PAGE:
"It's such a complex thing," he said. "It takes a while to get your feet wet and they have to get wet up to the knees. So it should be people with experience."
Among the responsibilities O'Malley said the new commission would have is studying present child-safeguarding programs "to come up with suggestions for new initiatives" on the part of the Vatican in collaboration with the world's bishops and leaders of religious orders.
The commission, O'Malley said, will also evaluate current and suggest new guidelines for protection of children, programs of priestly formation, safe environment protocols, and codes of personal conduct.
The new commission, however, will not handle prosecution of clergy suspected of sexual abuse, O'Malley said. That responsibility will remain with the Congregation for the Doctrine of the Faith, which was given that job in 2001 by Pope John Paul II.
The Vatican said the group of eight cardinals also used its December meeting to evaluate the offices of the church's central bureaucracy "one by one" and was pursuing wide revisions in their functioning.
The objective, Vatican spokesman Jesuit Fr. Federico Lombardi said at a press briefing Dec. 3, "is not to make small changes ... but a consistent and in-depth revision" of the central bureaucracy, known as the Roman Curia.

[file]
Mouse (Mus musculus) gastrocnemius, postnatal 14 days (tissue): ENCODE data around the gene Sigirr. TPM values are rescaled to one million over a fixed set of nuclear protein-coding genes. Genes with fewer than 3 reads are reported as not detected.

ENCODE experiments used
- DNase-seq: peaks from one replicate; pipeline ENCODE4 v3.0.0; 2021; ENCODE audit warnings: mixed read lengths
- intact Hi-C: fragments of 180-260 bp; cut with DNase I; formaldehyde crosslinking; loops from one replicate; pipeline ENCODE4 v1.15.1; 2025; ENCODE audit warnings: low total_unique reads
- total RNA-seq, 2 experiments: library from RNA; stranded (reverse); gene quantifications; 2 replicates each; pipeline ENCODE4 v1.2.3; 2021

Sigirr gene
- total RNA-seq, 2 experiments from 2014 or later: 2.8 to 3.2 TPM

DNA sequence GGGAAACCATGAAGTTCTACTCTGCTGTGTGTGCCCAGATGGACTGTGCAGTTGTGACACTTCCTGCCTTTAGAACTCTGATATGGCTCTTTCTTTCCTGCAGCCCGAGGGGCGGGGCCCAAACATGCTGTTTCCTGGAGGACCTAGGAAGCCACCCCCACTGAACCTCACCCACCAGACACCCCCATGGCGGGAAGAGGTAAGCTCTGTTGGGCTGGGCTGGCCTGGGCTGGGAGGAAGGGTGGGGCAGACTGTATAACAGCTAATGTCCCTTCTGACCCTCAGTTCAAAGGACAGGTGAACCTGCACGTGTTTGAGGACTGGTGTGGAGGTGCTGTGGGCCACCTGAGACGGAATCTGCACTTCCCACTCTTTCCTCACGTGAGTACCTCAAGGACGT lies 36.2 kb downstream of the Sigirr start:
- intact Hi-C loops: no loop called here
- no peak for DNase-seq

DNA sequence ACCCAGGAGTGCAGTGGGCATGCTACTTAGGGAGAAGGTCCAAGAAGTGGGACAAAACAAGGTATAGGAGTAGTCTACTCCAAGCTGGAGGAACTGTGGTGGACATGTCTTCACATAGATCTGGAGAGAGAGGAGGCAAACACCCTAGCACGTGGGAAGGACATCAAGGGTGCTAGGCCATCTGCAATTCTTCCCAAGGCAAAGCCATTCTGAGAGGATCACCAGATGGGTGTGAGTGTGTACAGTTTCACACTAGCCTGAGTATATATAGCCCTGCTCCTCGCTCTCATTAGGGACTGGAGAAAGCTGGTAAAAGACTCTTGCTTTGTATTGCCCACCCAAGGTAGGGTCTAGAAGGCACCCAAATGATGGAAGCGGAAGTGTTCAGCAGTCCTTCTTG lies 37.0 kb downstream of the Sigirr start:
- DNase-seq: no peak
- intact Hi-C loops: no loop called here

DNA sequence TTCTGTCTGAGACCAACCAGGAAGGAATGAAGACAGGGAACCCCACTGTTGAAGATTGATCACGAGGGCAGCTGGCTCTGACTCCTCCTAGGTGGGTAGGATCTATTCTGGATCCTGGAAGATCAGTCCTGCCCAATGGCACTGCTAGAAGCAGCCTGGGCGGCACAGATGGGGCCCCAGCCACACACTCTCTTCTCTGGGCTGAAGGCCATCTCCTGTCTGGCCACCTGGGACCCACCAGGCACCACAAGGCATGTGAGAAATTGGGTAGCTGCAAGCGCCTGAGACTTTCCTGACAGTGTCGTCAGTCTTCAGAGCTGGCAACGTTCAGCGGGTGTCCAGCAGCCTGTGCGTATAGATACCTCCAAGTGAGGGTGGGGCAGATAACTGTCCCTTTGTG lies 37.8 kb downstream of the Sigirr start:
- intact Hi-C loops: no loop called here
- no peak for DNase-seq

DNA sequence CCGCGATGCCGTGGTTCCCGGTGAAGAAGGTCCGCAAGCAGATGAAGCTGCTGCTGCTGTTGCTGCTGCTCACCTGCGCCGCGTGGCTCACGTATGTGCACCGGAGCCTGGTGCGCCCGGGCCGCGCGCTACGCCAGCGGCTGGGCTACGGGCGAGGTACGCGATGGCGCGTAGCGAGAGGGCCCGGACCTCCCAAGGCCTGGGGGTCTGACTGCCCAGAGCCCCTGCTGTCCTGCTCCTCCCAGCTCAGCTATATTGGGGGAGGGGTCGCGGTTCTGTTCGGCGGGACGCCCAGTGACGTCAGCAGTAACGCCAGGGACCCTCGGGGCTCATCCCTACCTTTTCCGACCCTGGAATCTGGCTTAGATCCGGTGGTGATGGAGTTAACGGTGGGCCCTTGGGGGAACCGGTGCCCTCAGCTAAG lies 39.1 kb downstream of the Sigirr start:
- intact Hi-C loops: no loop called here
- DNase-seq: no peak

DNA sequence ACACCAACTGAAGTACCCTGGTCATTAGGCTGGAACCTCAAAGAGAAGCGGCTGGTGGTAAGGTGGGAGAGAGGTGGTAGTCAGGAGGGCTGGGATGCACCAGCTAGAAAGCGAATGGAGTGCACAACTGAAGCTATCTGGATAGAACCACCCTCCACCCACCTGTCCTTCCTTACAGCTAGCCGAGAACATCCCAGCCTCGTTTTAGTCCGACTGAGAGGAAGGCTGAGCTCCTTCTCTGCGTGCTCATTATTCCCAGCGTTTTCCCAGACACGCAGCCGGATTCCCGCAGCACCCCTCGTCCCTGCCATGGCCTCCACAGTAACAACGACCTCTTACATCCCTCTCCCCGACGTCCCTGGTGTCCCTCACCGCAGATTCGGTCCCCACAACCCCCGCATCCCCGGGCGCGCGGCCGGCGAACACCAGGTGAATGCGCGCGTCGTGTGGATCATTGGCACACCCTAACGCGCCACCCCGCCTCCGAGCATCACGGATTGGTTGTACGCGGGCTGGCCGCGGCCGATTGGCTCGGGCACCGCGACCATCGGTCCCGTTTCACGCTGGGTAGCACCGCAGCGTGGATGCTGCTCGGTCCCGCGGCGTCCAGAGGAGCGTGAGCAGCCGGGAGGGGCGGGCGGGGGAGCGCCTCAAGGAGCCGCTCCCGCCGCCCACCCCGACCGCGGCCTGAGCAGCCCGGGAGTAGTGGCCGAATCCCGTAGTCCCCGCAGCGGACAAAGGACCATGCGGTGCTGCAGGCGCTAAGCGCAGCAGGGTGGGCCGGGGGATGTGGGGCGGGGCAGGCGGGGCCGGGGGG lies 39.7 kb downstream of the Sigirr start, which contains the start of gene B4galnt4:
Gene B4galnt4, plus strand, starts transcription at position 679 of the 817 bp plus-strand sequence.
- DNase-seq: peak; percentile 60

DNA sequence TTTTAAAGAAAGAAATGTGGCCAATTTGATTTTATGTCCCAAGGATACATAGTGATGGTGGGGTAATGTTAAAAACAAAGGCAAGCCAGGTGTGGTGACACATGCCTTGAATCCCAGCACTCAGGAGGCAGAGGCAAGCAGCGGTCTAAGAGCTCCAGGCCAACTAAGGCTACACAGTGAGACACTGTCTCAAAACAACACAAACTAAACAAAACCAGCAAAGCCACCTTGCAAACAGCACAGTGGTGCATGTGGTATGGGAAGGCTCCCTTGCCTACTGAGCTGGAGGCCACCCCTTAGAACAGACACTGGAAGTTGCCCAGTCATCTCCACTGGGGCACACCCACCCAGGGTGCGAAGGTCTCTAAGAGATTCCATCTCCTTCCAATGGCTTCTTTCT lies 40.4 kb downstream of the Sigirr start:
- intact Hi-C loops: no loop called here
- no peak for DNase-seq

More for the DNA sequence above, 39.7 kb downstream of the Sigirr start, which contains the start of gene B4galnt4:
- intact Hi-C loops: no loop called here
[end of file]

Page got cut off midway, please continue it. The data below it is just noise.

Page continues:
Among the offices Lombardi said the cardinals have evaluated so far are those concerned with the church's liturgical celebrations, the process of declaring people saints, and the evangelization of peoples.
"They are just making a first round in tackling all of the topics before going in depth," Lombardi said at a briefing Dec. 4. The cardinals, he said, want to look "at the general picture before going into the details."
The Vatican has said the group's third meeting will come Feb. 17-19 in Rome followed by an as-yet-unscheduled meeting of the full body of the approximately 200 cardinals around the world.
On Dec. 3, Lombardi said he expects the eight cardinals might give some sort of report on their work to the full body of cardinals then.
At least one top Vatican official said Dec. 4 he was still waiting to see exactly what the coming reforms mean for his work.
Archbishop Pietro Parolin, who took over as the Vatican's secretary of state Oct. 15, said the pope and the cardinals' group have made clear they are looking at reforms to his office, which has typically controlled both the diplomatic and political functions of the Vatican.
"I don't know if it's a different name or if they want to give it a new structure," Parolin told members of the press on the sidelines of a book release event a few blocks east of St. Peter's Basilica. (See related story .)
"The important thing is for it to become a structure that is at the service of the pope as it has always been, but that it can be enhanced," he said.
Like Catholics around the world, it seems even the most powerful church officials are wondering exactly how Francis and his "kitchen cabinet" will change the Vatican.
[Joshua J. McElwee is NCR national correspondent. His email address is firstname.lastname@example.org.]